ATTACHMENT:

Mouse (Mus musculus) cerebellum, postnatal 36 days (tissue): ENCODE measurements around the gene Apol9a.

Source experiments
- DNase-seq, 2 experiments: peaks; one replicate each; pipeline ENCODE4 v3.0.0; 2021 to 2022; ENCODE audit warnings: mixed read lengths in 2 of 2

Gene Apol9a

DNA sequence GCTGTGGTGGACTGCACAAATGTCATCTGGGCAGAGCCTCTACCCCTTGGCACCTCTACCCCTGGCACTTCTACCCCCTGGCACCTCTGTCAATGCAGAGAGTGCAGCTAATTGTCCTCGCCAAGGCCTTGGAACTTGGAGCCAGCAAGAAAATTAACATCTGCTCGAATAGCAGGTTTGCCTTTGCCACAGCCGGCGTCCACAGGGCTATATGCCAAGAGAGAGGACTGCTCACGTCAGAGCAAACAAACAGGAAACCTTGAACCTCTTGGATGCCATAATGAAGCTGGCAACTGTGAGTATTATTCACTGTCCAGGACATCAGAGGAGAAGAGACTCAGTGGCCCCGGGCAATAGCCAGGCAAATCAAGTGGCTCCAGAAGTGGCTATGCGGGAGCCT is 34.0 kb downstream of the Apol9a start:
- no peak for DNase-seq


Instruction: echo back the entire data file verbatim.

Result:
Mouse (Mus musculus) cerebellum, postnatal 36 days (tissue): ENCODE measurements around the gene Apol9a.

Source experiments
- DNase-seq, 2 experiments: peaks; one replicate each; pipeline ENCODE4 v3.0.0; 2021 to 2022; ENCODE audit warnings: mixed read lengths in 2 of 2

Gene Apol9a

DNA sequence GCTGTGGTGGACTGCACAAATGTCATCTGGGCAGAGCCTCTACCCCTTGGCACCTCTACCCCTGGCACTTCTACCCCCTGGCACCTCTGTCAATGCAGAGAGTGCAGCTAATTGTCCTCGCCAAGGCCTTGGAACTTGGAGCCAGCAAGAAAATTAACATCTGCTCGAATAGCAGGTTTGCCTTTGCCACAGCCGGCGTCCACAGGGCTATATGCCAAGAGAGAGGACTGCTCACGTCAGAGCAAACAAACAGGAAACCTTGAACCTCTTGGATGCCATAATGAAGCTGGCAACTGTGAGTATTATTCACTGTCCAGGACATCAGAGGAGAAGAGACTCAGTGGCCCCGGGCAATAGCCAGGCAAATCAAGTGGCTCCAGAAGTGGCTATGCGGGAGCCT is 34.0 kb downstream of the Apol9a start:
- no peak for DNase-seq